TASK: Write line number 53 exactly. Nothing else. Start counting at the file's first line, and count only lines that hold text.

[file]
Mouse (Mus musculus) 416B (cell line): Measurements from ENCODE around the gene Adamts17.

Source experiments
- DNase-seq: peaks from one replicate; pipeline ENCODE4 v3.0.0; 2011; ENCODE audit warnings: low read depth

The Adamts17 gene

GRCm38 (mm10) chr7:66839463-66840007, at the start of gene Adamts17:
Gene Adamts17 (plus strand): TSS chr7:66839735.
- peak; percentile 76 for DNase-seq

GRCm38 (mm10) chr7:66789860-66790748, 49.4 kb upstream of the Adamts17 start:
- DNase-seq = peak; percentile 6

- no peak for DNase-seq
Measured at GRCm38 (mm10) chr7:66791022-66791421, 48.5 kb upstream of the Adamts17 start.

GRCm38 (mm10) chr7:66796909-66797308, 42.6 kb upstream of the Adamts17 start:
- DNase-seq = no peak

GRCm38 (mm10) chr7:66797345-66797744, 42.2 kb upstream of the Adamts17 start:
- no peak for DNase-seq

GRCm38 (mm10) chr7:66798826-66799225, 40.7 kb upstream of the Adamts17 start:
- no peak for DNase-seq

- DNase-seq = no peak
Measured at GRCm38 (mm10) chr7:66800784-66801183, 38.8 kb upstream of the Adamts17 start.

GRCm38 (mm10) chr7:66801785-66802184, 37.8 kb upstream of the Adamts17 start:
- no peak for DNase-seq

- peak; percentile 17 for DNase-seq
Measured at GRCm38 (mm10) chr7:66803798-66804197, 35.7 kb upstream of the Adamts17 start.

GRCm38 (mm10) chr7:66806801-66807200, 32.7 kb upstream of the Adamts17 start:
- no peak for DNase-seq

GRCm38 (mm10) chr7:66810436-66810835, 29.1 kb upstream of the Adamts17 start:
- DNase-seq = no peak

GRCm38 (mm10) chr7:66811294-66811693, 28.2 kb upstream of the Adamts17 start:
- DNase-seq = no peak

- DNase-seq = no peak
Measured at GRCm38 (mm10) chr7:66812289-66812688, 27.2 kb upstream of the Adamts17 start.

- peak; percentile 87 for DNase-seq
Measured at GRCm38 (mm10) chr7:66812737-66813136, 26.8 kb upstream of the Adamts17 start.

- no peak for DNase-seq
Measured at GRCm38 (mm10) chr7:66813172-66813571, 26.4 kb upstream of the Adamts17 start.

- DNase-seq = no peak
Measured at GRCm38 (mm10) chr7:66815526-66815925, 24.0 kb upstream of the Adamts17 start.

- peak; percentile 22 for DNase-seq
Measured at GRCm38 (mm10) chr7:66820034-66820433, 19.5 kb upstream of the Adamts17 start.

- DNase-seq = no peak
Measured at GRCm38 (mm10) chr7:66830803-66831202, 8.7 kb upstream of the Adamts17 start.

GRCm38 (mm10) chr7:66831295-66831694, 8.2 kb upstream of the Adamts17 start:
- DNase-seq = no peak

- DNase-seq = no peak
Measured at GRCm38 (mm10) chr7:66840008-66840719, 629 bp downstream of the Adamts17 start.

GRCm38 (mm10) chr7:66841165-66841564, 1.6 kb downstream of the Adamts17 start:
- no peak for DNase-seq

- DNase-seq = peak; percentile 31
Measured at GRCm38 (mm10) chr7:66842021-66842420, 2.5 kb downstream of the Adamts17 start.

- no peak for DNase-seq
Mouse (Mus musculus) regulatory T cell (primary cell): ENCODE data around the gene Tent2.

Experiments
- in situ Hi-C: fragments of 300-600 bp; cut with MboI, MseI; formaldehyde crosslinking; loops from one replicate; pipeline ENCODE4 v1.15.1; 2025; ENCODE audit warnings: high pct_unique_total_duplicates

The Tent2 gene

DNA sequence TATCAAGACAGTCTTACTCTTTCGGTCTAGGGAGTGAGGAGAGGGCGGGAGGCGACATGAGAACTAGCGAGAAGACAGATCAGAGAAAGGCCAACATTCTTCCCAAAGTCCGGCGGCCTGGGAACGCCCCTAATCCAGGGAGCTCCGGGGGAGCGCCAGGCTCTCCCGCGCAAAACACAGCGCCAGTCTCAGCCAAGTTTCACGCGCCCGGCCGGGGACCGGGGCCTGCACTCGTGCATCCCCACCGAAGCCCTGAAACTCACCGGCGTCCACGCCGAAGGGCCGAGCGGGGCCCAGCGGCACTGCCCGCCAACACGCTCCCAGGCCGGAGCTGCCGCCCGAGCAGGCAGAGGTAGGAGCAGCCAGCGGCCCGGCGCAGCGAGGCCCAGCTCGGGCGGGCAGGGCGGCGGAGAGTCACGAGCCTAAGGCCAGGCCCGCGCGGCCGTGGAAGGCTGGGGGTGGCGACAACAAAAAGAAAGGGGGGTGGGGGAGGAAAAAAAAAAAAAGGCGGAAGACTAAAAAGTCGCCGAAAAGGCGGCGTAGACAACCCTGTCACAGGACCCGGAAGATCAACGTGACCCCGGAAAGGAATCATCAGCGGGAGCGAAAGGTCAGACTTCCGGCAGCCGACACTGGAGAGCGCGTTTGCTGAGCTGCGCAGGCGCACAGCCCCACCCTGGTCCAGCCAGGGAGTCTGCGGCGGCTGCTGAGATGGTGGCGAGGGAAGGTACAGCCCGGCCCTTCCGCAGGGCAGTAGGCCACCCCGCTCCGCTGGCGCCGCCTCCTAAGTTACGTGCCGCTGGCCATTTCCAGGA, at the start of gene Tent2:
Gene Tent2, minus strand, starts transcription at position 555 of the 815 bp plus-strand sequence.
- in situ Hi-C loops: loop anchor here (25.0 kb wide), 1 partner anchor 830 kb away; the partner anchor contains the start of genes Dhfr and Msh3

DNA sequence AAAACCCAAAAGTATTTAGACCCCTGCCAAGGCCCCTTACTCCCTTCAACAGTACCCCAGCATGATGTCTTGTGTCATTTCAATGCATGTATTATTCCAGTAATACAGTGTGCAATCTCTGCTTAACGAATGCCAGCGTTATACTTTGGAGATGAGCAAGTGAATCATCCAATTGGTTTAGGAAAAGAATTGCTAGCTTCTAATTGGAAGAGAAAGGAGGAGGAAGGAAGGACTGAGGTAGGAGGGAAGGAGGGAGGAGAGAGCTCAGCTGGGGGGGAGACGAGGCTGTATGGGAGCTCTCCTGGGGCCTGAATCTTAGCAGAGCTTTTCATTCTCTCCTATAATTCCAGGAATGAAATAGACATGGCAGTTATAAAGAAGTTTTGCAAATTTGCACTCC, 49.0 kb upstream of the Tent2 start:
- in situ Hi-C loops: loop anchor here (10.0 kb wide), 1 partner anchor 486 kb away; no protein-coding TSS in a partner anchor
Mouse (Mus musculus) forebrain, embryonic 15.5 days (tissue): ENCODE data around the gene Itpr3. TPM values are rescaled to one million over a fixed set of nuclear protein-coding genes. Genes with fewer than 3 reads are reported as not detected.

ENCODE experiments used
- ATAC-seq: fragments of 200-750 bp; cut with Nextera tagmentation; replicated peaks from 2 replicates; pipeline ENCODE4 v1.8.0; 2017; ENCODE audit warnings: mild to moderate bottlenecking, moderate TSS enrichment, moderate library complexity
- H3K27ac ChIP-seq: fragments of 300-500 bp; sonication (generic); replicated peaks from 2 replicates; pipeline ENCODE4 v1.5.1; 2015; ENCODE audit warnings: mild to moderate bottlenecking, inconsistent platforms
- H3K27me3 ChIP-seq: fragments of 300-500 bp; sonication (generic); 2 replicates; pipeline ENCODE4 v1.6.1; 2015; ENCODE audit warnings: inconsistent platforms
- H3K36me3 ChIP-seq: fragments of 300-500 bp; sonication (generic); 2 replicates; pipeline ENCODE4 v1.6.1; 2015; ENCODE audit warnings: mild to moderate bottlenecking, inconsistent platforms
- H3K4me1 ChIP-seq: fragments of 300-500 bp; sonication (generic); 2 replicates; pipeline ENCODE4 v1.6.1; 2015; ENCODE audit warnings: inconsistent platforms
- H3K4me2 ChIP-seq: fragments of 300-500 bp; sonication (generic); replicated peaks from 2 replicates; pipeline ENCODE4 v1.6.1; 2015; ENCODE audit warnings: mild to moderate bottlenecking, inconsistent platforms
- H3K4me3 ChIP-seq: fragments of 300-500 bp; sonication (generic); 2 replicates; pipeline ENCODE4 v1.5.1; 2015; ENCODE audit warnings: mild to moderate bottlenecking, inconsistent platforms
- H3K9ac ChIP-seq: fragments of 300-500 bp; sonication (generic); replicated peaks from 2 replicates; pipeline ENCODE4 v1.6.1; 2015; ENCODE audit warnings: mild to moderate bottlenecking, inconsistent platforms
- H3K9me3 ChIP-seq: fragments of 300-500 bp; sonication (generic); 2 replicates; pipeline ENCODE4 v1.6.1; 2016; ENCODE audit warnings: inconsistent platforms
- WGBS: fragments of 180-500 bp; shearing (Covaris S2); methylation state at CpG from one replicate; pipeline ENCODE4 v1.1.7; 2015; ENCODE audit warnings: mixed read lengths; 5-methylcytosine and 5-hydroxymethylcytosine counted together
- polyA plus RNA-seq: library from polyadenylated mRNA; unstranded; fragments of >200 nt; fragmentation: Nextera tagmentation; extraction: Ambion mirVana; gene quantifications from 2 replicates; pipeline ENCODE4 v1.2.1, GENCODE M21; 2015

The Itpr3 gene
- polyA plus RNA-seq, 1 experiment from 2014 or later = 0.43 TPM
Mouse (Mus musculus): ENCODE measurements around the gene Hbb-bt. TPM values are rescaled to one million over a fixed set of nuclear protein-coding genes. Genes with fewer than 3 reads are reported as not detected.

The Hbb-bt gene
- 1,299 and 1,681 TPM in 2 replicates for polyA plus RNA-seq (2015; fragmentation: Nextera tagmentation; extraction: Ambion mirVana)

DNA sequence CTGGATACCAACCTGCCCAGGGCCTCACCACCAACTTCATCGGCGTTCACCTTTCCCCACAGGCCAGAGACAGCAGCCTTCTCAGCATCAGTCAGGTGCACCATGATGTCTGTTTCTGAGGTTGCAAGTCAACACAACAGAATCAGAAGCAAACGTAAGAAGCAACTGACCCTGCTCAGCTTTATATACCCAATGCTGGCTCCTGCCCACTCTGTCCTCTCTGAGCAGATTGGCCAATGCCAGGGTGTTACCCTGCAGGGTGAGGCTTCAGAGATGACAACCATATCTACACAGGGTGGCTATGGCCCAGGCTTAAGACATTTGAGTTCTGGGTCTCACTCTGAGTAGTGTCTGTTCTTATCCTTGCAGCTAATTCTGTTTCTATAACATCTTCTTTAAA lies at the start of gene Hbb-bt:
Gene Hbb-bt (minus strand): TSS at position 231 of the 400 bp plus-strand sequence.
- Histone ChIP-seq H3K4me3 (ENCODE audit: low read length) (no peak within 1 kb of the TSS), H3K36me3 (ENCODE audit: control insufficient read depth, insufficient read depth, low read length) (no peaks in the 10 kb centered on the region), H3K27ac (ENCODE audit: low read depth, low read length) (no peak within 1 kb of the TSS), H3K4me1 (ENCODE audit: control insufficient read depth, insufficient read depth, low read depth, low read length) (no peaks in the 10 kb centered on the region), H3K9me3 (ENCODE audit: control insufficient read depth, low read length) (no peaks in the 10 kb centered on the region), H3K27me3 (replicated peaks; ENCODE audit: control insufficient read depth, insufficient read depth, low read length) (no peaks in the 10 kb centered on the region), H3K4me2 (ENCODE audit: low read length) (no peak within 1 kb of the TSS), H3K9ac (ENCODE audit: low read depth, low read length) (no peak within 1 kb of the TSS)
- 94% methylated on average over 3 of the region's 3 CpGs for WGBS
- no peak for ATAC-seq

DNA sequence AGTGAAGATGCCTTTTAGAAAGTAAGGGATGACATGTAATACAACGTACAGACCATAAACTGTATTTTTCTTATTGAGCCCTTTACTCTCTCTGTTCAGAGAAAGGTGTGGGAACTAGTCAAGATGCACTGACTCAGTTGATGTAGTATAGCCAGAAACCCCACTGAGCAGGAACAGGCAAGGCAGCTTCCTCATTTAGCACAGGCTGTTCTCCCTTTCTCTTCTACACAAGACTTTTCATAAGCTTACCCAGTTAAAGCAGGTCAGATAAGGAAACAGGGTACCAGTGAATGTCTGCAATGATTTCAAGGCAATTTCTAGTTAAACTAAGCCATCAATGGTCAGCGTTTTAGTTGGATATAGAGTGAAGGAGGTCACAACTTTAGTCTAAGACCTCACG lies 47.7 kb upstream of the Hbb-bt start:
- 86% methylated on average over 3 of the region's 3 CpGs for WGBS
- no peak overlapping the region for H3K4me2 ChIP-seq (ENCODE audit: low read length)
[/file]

- in situ Hi-C: fragments of 300-600 bp; cut with MboI, MseI; formaldehyde crosslinking; loops from one replicate; pipeline ENCODE4 v1.15.1; 2025; ENCODE audit warnings: high pct_unique_total_duplicates